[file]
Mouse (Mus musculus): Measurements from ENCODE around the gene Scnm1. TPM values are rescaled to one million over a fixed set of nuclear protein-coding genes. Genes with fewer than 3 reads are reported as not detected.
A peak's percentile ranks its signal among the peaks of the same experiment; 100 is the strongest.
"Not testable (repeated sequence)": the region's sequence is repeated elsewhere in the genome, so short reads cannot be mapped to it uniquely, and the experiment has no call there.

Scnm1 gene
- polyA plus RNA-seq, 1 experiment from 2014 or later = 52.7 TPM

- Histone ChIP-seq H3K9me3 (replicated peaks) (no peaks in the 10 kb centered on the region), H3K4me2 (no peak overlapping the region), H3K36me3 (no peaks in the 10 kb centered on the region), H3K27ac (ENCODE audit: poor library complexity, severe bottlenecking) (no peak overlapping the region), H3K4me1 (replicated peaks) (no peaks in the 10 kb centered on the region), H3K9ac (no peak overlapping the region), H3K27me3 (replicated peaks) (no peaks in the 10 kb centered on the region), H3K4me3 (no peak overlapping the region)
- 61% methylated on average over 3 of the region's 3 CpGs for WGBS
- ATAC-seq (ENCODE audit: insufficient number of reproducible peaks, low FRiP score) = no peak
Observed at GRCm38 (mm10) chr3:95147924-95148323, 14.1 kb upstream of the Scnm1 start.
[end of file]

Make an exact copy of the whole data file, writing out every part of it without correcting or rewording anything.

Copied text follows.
Mouse (Mus musculus): Measurements from ENCODE around the gene Scnm1. TPM values are rescaled to one million over a fixed set of nuclear protein-coding genes. Genes with fewer than 3 reads are reported as not detected.
A peak's percentile ranks its signal among the peaks of the same experiment; 100 is the strongest.
"Not testable (repeated sequence)": the region's sequence is repeated elsewhere in the genome, so short reads cannot be mapped to it uniquely, and the experiment has no call there.

Scnm1 gene
- polyA plus RNA-seq, 1 experiment from 2014 or later = 52.7 TPM

- Histone ChIP-seq H3K9me3 (replicated peaks) (no peaks in the 10 kb centered on the region), H3K4me2 (no peak overlapping the region), H3K36me3 (no peaks in the 10 kb centered on the region), H3K27ac (ENCODE audit: poor library complexity, severe bottlenecking) (no peak overlapping the region), H3K4me1 (replicated peaks) (no peaks in the 10 kb centered on the region), H3K9ac (no peak overlapping the region), H3K27me3 (replicated peaks) (no peaks in the 10 kb centered on the region), H3K4me3 (no peak overlapping the region)
- 61% methylated on average over 3 of the region's 3 CpGs for WGBS
- ATAC-seq (ENCODE audit: insufficient number of reproducible peaks, low FRiP score) = no peak
Observed at GRCm38 (mm10) chr3:95147924-95148323, 14.1 kb upstream of the Scnm1 start.